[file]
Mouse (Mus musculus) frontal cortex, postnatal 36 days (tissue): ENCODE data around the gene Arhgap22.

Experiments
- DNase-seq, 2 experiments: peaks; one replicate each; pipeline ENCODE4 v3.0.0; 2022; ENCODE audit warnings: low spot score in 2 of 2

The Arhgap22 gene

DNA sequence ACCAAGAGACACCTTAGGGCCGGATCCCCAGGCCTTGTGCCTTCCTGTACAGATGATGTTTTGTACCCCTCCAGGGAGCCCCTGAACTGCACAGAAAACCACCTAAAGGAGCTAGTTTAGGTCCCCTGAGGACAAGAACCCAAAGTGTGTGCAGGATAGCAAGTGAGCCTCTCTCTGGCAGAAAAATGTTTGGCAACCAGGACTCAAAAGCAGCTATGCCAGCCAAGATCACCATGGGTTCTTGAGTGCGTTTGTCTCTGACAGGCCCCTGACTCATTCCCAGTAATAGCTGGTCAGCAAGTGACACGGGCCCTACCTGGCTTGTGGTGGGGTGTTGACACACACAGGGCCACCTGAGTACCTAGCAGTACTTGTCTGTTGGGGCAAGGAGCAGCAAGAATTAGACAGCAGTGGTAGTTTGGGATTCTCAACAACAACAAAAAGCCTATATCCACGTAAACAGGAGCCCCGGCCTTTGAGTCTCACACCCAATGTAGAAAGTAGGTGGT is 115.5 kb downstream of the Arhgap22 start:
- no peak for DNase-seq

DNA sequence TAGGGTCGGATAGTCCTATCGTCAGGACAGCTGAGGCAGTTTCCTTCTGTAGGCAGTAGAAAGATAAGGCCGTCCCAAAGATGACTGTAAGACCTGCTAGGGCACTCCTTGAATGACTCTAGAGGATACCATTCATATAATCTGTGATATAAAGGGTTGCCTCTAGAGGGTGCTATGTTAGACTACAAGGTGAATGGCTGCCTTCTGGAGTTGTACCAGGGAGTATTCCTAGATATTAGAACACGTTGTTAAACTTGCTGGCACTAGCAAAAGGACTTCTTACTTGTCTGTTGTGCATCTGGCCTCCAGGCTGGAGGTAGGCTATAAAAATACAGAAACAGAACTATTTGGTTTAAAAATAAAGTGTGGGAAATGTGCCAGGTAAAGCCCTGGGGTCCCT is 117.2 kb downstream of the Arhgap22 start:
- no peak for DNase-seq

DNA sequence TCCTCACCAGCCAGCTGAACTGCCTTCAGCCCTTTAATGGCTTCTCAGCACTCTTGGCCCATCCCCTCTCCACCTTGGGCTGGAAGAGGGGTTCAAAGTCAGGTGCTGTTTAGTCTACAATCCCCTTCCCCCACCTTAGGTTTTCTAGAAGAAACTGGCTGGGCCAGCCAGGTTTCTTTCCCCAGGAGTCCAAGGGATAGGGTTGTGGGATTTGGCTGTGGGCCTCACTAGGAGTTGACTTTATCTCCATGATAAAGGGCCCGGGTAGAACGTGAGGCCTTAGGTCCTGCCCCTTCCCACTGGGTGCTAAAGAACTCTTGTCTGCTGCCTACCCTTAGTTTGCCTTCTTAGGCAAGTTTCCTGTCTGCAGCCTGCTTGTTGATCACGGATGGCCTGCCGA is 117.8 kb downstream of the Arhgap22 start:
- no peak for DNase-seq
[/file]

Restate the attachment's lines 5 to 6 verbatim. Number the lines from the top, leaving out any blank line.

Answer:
DNA sequence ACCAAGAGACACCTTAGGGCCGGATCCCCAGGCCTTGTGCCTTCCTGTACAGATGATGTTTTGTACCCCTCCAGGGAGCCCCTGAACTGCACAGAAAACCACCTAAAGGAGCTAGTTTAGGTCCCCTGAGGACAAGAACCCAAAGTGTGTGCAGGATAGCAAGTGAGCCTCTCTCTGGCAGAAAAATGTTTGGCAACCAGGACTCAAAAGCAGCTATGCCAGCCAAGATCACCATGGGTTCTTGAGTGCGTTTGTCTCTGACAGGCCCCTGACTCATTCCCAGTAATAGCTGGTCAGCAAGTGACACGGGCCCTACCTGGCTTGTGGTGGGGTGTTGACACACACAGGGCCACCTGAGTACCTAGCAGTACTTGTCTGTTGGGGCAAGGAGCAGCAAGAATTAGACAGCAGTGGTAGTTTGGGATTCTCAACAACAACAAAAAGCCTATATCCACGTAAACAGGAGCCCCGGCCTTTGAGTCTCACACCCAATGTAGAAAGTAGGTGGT is 115.5 kb downstream of the Arhgap22 start:
- no peak for DNase-seq